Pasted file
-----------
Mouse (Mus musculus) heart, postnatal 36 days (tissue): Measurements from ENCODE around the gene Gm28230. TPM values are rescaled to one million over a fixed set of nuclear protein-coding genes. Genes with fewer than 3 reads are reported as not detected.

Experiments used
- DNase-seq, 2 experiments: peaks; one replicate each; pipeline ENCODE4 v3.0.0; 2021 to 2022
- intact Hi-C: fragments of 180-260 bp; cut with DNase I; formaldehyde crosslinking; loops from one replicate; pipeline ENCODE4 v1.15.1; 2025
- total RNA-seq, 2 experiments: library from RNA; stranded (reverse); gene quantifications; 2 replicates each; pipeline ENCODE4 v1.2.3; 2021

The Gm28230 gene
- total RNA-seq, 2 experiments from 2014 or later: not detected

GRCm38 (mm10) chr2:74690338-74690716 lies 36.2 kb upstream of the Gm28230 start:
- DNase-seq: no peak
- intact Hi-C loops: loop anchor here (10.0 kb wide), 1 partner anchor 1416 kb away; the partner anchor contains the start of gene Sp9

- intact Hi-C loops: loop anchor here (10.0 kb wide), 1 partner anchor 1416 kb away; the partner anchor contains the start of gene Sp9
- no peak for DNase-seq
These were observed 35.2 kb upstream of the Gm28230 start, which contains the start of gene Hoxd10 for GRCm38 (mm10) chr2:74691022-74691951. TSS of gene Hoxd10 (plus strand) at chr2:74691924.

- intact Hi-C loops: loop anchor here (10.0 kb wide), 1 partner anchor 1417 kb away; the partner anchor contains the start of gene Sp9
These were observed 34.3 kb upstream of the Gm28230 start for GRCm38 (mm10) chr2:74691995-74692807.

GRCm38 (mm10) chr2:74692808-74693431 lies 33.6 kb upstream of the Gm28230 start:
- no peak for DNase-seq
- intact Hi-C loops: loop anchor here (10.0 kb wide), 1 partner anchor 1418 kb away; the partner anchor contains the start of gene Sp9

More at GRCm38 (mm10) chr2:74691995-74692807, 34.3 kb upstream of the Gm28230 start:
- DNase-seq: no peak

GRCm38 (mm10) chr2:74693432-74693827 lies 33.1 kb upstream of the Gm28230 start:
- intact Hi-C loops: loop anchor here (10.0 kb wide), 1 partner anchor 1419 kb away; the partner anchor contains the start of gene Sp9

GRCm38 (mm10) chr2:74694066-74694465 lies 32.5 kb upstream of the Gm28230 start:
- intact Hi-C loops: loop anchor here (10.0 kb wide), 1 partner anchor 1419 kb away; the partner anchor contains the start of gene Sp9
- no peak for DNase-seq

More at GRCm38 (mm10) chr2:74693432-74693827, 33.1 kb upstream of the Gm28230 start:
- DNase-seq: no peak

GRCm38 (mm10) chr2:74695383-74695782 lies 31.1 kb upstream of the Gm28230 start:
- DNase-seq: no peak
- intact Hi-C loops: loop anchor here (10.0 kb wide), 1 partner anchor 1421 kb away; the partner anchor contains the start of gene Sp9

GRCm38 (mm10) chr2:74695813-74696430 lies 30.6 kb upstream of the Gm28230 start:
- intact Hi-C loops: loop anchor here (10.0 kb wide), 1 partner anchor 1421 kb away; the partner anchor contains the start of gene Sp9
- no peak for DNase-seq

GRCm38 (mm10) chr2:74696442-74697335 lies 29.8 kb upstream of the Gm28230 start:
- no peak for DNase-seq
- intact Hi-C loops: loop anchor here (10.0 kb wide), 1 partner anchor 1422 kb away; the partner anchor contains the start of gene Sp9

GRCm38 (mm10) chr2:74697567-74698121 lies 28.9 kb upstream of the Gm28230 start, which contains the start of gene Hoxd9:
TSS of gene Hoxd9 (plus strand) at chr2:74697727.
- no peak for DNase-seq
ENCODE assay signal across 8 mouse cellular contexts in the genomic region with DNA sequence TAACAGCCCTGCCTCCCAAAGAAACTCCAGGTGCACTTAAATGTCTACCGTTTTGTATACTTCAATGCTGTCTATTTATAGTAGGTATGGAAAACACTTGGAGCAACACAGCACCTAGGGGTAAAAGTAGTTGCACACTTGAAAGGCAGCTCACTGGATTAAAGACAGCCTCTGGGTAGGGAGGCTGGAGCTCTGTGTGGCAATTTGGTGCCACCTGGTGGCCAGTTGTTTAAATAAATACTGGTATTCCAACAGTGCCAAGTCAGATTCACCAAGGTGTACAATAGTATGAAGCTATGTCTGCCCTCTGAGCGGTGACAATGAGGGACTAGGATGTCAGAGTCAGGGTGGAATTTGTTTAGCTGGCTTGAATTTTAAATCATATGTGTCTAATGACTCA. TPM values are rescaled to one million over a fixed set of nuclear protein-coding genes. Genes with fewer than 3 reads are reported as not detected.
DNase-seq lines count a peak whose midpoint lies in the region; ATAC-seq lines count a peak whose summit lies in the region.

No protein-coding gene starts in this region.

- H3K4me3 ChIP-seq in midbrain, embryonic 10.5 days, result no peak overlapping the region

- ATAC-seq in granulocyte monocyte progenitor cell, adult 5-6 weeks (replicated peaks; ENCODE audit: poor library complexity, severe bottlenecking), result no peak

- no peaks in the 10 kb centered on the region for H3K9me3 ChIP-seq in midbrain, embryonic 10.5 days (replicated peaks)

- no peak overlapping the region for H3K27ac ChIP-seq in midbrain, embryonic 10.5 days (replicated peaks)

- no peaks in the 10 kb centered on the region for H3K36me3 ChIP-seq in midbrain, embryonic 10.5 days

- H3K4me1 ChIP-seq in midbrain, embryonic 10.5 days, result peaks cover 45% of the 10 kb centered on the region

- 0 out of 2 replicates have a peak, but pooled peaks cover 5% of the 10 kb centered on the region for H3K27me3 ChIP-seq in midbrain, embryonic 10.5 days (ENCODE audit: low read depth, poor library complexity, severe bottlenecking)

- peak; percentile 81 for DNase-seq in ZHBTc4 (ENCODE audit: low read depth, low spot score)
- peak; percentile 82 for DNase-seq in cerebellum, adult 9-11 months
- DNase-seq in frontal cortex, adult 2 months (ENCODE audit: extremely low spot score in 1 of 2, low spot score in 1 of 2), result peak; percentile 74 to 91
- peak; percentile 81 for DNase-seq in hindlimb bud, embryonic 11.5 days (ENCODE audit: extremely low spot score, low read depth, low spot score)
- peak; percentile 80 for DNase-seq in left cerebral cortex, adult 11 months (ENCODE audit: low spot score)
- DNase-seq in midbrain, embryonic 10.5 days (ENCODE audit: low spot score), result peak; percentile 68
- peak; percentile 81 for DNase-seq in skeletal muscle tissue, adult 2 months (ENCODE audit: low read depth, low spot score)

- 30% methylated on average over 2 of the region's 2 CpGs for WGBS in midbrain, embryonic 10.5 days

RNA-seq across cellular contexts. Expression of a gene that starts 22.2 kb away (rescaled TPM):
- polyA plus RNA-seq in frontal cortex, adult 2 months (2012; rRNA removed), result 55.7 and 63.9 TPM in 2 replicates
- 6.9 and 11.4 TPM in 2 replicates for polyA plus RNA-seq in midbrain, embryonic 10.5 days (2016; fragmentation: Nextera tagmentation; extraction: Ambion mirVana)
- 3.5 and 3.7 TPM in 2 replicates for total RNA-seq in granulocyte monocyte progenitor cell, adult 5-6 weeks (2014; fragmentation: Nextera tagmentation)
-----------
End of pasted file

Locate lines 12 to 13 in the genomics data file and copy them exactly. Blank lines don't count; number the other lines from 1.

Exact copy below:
- no peak for DNase-seq
These were observed 35.2 kb upstream of the Gm28230 start, which contains the start of gene Hoxd10 for GRCm38 (mm10) chr2:74691022-74691951. TSS of gene Hoxd10 (plus strand) at chr2:74691924.